Want to make a positive difference in your business in 2017? Examining its internal culture may yield some surprising opportunities for improvement.
The 2016 Snapshot of the Australian Workplace, a study conducted by HR research house Reventure, found that one in 10 employees had experienced verbal abuse or bullying in the workplace, and 18 per cent had experienced conflict with their manager.
In addition, a fifth of workers admitted to having experienced levels of negativity in their workplace, and 14 per cent said they had experienced health concerns – mental or physical – as a direct result of their working environment.
“2016 has seen some really worrying results for workers and workplaces throughout the country,” says Dr Lindsay McMillan OAM, who led the research.
“Our research has shown clearly that too many Australian workers are experiencing negative incidences at work and are worried about the future of their job.
“Couple this with issues such as the gender pay gap, high levels of underemployment and youth unemployment, flat wage growth [and] continued reports of worker exploitation and the situation is dire.”
So, as an employer, what can you do if you discover that your employees are among those experiencing a less than desirable workplace?
1. Convey your plans
The survey findings suggest that conveying your vision for the business, and your employees’ role within it, will go a long way to giving your staff job satisfaction, given that nearly three quarters of workers (72 per cent) are seeking meaning and purpose in their work.
Understanding the importance of the tasks they are doing, and how they fit into the overall company, may sound really simple, but this can have a big impact on staff confidence, morale and motivation.
2. Evaluate yourself as a leader
Next, take a good, honest look at yourself as their leader. If conflict is arising between yourself and employees, swallow your pride and consider your own leadership skills.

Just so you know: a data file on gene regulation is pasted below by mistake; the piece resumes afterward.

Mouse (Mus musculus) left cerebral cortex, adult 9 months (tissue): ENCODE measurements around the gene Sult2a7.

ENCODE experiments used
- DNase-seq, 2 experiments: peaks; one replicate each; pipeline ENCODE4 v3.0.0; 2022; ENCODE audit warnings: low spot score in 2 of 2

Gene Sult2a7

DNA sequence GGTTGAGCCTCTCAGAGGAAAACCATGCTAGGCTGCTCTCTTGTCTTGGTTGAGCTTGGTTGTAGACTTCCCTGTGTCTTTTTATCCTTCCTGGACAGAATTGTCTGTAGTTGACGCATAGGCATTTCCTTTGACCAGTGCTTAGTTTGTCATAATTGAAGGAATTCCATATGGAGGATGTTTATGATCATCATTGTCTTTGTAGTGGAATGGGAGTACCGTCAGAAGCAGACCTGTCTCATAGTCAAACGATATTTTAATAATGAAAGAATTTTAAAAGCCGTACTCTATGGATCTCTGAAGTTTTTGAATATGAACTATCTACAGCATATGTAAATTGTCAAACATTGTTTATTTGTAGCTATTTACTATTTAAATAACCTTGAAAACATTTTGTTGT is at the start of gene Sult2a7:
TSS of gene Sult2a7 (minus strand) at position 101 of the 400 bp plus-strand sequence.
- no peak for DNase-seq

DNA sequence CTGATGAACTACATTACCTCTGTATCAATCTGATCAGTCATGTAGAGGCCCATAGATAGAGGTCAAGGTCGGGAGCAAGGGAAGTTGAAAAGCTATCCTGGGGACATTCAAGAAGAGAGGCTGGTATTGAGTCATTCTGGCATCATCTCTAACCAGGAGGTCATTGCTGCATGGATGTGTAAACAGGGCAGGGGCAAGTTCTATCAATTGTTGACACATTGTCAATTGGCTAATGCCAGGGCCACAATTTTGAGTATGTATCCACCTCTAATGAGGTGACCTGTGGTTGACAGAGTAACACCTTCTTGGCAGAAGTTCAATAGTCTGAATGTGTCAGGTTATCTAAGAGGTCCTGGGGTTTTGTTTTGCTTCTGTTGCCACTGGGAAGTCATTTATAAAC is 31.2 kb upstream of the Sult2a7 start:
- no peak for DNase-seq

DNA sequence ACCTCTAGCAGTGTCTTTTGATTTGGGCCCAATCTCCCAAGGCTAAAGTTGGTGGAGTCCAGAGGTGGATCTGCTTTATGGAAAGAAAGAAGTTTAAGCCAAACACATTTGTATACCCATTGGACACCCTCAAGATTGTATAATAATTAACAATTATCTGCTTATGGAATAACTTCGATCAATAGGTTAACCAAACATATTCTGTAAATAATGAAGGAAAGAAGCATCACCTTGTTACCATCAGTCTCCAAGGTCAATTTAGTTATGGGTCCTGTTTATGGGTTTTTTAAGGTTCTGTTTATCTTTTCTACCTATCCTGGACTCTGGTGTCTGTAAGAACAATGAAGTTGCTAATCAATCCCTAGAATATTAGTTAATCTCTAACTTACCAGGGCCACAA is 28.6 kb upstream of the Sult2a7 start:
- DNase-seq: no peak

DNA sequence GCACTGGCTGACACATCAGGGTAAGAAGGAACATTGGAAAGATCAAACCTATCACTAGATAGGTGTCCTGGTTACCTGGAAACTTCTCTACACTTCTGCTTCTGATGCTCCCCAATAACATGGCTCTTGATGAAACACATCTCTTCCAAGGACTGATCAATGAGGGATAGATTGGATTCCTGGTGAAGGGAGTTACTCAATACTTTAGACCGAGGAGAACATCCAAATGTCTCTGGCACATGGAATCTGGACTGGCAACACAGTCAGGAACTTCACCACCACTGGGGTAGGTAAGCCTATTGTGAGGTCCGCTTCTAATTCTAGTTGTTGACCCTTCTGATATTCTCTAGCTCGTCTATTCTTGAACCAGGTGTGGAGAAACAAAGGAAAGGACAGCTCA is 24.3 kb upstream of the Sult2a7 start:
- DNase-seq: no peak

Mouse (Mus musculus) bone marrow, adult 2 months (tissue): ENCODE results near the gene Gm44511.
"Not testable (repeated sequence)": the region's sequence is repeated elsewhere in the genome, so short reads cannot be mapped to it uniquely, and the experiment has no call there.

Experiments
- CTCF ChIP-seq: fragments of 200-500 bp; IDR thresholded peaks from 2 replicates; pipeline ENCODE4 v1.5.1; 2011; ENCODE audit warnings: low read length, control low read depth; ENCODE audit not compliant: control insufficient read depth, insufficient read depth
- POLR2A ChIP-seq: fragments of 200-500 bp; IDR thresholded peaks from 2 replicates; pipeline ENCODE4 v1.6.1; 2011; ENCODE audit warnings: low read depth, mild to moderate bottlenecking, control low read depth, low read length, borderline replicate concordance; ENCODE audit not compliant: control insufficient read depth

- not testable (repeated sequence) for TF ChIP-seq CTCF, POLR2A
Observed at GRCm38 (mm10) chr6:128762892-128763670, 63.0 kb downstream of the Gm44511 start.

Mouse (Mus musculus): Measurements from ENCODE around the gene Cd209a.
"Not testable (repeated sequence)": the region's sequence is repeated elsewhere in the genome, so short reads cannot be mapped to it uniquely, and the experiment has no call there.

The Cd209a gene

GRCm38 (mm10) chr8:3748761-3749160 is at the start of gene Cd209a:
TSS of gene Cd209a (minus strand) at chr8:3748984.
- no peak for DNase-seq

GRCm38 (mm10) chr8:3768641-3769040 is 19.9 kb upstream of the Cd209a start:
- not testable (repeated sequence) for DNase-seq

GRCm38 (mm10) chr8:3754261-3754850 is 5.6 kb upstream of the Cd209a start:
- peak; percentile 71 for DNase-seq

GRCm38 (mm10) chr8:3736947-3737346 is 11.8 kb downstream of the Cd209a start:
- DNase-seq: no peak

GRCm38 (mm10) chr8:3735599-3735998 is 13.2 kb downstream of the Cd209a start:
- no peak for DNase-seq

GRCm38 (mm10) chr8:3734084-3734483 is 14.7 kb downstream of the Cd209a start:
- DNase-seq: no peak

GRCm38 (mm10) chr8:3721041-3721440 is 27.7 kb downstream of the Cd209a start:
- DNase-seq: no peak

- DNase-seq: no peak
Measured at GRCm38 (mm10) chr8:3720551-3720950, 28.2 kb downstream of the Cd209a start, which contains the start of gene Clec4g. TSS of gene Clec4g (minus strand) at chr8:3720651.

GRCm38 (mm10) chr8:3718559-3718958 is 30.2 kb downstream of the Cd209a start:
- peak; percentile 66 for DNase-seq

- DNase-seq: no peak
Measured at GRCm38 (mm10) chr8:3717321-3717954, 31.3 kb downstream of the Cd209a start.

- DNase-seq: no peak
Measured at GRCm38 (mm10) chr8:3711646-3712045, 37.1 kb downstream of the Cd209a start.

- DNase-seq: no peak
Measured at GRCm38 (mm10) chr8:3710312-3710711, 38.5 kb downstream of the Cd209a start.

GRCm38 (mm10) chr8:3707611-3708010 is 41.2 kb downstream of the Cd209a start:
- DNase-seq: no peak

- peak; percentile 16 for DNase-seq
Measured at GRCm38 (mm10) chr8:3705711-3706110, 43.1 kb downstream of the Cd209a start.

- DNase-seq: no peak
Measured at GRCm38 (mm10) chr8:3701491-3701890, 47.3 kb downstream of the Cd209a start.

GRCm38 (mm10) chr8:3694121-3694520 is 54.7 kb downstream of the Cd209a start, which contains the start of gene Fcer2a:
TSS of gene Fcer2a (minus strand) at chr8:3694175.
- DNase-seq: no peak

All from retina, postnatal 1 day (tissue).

According to the survey results, 35 per cent of workers feel that the most stressful aspect of their job is not long hours or difficult customers, but poor leadership.
3. Recognise achievement
Another very simple and, importantly, cost-effective means of developing a healthy culture is simply to recognise achievements and good work from your employees.
Of the workers responding to the Reventure survey, less than half (47 per cent) admitted to receiving regular praise for a job well done.
4. Give employees the skills and tools to succeed
Could an unmotivated or unhappy workforce be the result of a lack of training? According to Reventure, just 34 per cent of workers feel they receive the professional development and coaching needed to succeed in their position.
5. Technology is not the solution to everything
While one of the core facets of technology is to improve efficiencies and boost productivity in every aspect of our lives, for workers, technology can be a source of endless stress.
Unsurprisingly, the majority (65 per cent) agree that new and emerging technologies are drastically changing the way they work. However, while you could be forgiven for thinking these changes are for the better, 46 per cent of workers feel technology leaves them ‘always on’ and never able to enjoy downtime or rest.
This is especially true of younger generations, with the majority of Millennials (54 per cent) feeling this pressure of connectedness.